C1 is interleaved on two neighboring blocks, while C2 is inter leaved on one entire track of PCM data every four blocks (see FIG. 9 for the interleaving format).
In order to perform C1 ? C2 decoding/encoding, one track worth of data must be stored in memory.
One track contains 128 blocks consisting of 4096 (32 × 128) symbols. Of these, 1184 symbols (512 symbols C1 parity and 672 symbols C2 parity) are used for error correction, leaving 2912 data symbols (24 × 10^4).
In fact, C1 encoding adds four symbols of parity to the 28 data symbols C1 (32, 28), while C2 encoding adds six symbols of parity to every 26 PCM data symbols C2 (32, 26).
The main data allocation is shown in FIG. 10.
This double-Reed-Solomon code gives the format a powerful correction capability for random errors.
PCM data interleave
In order to cope with burst errors, i.e., head clogging, tape dropouts, etc. PCM data are interleaved over two tracks called one frame, effectively turning burst errors into random errors which are correctable using the Reed-Solomon technique already described.
To interleave the PCM data, the contents of two tracks have first to be processed in a memory. The memory size required for one PCM interleave block is: (128 × 32) symbols × 8 bits × 2 tracks = 65.536 bits, which means a 128-bit memory is required.
The symbols are interleaved, based on the following method, according to the respective number of the audio data symbol.
The interleaving format depends on whether a 16-bit or 12-bit quantization is used. The interleave format discussed here is for 16-bit quantization, the most important format.
One 16-bit audio data word indicated as Ai or Bi is converted to two audio data symbols each consisting of 8 bits. The audio data symbol converted from the upper 8 bits of Ai or Bi is expressed as Aiu or Biu. The audio data symbol converted from the lower 8 bits of Ai or Bi is expressed as Ail or Bil.
Note: A stands for the left channel, B for the right channel.
If the audio data symbol is equal to Aiu or Ail , let a = 0.
If the audio data symbol is equal to Biu or Bil , let a = 1.
If the audio data symbol is equal to Aiu or Biu, let u = 0.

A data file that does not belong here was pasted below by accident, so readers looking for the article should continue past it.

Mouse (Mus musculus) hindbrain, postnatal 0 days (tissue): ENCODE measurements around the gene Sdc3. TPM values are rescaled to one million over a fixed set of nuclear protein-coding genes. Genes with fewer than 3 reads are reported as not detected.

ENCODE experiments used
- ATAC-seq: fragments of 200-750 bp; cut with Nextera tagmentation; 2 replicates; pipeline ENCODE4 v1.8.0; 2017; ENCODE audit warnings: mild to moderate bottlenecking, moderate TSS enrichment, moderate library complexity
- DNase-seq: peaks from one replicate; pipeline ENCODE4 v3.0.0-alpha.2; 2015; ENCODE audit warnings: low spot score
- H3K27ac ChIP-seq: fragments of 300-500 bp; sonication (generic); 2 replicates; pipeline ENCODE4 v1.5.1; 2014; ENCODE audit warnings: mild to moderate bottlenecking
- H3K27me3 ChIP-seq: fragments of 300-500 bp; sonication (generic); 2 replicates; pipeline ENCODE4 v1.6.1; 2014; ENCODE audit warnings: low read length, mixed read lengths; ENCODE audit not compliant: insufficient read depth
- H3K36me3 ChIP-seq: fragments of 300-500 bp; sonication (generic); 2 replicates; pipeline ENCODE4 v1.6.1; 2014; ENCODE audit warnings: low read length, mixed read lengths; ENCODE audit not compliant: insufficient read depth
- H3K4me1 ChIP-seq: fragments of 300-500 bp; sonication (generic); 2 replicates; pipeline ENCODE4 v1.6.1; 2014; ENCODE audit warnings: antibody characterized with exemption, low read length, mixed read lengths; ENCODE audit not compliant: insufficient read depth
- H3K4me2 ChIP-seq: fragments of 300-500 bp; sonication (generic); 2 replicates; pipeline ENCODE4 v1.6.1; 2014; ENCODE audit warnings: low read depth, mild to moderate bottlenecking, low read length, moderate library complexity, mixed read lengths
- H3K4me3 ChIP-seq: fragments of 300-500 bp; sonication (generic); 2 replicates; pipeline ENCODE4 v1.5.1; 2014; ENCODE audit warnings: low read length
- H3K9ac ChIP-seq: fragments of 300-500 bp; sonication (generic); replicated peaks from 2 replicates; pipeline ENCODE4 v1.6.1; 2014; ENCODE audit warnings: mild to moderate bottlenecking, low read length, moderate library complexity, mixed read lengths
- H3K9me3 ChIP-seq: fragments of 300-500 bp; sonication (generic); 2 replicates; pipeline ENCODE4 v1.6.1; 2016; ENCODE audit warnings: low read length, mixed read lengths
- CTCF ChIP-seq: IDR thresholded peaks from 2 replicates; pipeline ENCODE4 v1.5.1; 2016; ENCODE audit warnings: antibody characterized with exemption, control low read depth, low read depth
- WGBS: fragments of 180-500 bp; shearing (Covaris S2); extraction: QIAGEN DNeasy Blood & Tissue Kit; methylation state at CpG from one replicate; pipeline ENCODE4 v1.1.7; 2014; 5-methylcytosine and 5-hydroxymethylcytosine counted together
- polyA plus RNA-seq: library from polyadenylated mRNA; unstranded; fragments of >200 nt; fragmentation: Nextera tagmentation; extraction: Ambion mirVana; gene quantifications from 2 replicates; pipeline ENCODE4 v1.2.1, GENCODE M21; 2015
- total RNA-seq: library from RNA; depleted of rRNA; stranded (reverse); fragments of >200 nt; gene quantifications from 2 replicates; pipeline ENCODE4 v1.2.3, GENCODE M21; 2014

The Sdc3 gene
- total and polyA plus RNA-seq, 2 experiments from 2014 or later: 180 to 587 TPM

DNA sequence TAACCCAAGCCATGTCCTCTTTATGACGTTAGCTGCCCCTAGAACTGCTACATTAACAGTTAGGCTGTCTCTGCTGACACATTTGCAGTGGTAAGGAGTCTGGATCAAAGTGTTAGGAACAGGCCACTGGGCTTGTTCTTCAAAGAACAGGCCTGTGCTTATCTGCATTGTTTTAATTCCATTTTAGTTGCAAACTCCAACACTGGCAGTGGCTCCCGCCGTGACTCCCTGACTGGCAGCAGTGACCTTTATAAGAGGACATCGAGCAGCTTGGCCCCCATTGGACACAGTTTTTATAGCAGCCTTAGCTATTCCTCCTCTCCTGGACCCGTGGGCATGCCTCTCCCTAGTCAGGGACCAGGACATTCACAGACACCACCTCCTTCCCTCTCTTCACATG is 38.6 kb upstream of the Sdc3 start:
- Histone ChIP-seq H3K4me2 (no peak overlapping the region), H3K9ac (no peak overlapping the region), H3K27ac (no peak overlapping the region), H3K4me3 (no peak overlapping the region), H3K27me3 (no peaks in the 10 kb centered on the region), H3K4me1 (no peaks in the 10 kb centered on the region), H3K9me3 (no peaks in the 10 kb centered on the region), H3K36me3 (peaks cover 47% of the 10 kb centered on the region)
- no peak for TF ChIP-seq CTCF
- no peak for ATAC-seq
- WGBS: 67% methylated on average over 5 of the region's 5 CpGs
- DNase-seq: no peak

If the audio data symbol is equal to A or B , let u = 1.
Tables 5a and b represents an example of the data assignment for both tracks (+ azimuth and--azimuth) respectively, for 16-bit sampled data words.
FIG. 14 Pack format.
The data subcode capacity is about four times that of a CD and various applications will be available in the future. A subcode format which is essentially the same as the CD subcode format is currently specified for pre-recorded tapes.
The most important control bits, such as the sampling frequency bit and copy inhibit bit, are recorded in the PCM-ID area, so it is impossible to change these bits without rewriting the PCM data. As the PCM data are protected by the main error-correction process, subcodes requiring a high reliability are usefully stored here.
Data to allow fast accessing, program number, time code, etc.
are recorded in subcode areas (sub-1 and sub-2) which are located at both ends of the helical tracks. These subcode areas are identical. FIG. 12 illustrates the sub-1 and sub-2 areas, along with the PCM area containing subcode information.
An example of the subcode area format is shown in FIG. 13.
Data are recorded in a pack format.
FIG. 14 shows the pack format, and the pack item codes are listed in Table 6. All the CD-Q channel subcodes are available to be used.
Each pack block comprises an item code of 4 bits, indicating what information is stored in the pack data area. The item code 0100 indicates that the related pack data is a table of contents (TOC) pack. This TOC is recorded repeatedly throughout the tape, in order to allow high-speed access and search (at 200 times nor mal speed). Every subcode data-block is controlled by an 8-bit C1 parity word allowing appropriate control of data validity.
Subcode data in the subarea can be rewritten or modified independently from the PCM data.
FIG. 15 shows an example of subcode information for pre recorded tape. The figure shows the use of different codes and pack data on a tape, such as program time, absolute time, program number, etc.
High-speed duplication of R-DAT tapes can be done by using the magnetic contact printing technique. In this method a master tape of the mirror type is produced on a master tape recorder (FIG. 16, 1).
The magnetic surfaces of the master tape and the copy tape are mounted in contact with each other on a printing machine, as shown in FIG. 16 (2).
By controlling the pressure of both tapes between pinch drum and bias head, the magnetizing process is performed, applying a magnetic bias to the contact area. Special tape and a special bias head are required (see Figures 17 and 18).
The cassette is a completely sealed structure and measures 73 mm × 54 mm × 10.5 mm. It weighs about 20 g (see Figures 19a-c).